Reader Rebekah has a question about credit cards. She and her husband pay off their cards every month, but like to charge most of their expenses because they enjoy the reward points. She’s wondering if this is a good idea and how it affects her credit.
I was wondering about Credit Cards. Specifically having to do with keeping multiple with no balance vs. none at all. How much does your credit rating get hit when you open a credit card, even if it is a store card? My husband & I pay off our credit cards every month but put everything on them for points reasons & to track our spending. We like to take advantage of the credit card offers with points attached to them since its an actual reward you can use, but is it really worth it?
Would we better off in the long run paying for the reward to ourselves?
First of all, congratulations on paying off your balances every month! Now, as far as having multiple credit cards open with no balance, I’ll assume that we’re talking about a few credit cards — and not some crazy high amount. Sound fair? Ok.
There are several factors that go into your credit score. You’re asking about two of them: Recent credit inquiries, and total available credit.
Credit inquiries fall in a section of your credit score called “New Credit.” This section makes up 10% of your total score. When you apply for new credit, (like a store card, or a credit card) a note is made on your credit report and it is figured into the “New Credit” portion of your score. Everyone’s credit is different. Here’s how Fair Isaac, the company that issues FICO scores, explains the situation:
Inquiries are a subset of the “new credit” category shown above, which accounts for 10% of the total FICO score. Their importance depends on the overall information in your credit report. For some people, a given factor may be more important than for someone else with a different credit history.
For many people, one additional credit inquiry (voluntary and initiated by an application for credit) may not affect their FICO score at all. For most people, a credit inquiry will only decrease their FICO score by a few points.
Inquiries can have a greater impact, however, if you have few accounts or a short credit history. Large numbers of inquiries also mean greater risk: People with six inquiries or more on their credit reports are eight times more likely to declare bankruptcy than people with no inquiries on their reports.
So unless you’ve applied for six credit cards in the last few months, you should be OK, which is why for the sake of this answer we’re assuming that you’re not a compulsive credit card collector.
Now, on to the second part of your question. Is it OK to have multiple credit cards with no balances? Yep, that’s just fine. Having multiple cards affects your “credit utilization ratio.” Only you know how many cards we’re talking about here, but the basic idea is that your credit score is affected by how much of your total available credit you’ve used.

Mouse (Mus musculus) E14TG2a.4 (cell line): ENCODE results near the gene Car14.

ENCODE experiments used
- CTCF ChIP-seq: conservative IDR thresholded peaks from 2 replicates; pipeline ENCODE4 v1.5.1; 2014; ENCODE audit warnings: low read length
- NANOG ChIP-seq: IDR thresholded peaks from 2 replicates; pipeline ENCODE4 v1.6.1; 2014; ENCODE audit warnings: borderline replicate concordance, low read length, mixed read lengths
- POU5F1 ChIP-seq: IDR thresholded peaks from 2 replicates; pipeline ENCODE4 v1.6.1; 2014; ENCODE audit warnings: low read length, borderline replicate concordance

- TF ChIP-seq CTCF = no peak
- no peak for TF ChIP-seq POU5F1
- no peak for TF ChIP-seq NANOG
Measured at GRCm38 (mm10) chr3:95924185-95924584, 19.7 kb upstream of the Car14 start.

Think of all of your credit cards as a big pizza. When you borrow money, that’s like eating a slice of the pizza. The FICO score reflects how much pizza you have left. When you close an account — you’re starting with a smaller pizza!
Now, this doesn’t mean you should go out and apply for 90 million credit cards, but it also means that you shouldn’t worry about having more than one card.
Here’s how Fair Isaac explains it:
Say you have 3 credit cards. Credit card 1 has a $500 balance and a $2000 credit limit. Credit card 2 is an unused card with a zero balance and a $3000 limit. Credit card 3 has a $1,500 balance and a $1,500 limit. In this scenario your credit utilization ratio looks like this:
Total balances = $2,000 ($500 + $1,500)
Total available credit = $6,500 ($2,000 + $3,000 + $1,500)
Credit utilization ratio = 30% (2,000 divided by 6,500)
Now, if you decide to close credit card 2 because it’s an old card that you never use, your credit utilization ratio looks like this:
Total balances = $2,000 ($500 + $1,500)
Total available credit = $3,500 ($2,000 + $1,500)
Credit utilization ratio = 57% (2,000 divided by 3,500)
You can see that your utilization ratio rose from 30% to 57% by closing the unused credit card.
And finally, are credit card reward points worth it?
If you follow a budget and are not spending more in order to “earn” points — then yes. There’s nothing wrong with using a credit card to collect points on things you would have bought anyway. The trouble is that many people don’t actually do this.
Reward points are there to get you to spend more, and if you’re worrying about it enough that you’re writing in to us, perhaps you should take a look at your budget and decide if you’re really getting a good deal.
Will closing a credit card account help my FICO score? [MyFICO]
Credit Inquires [MyFICO]
(Photo: ChrisB in SEA )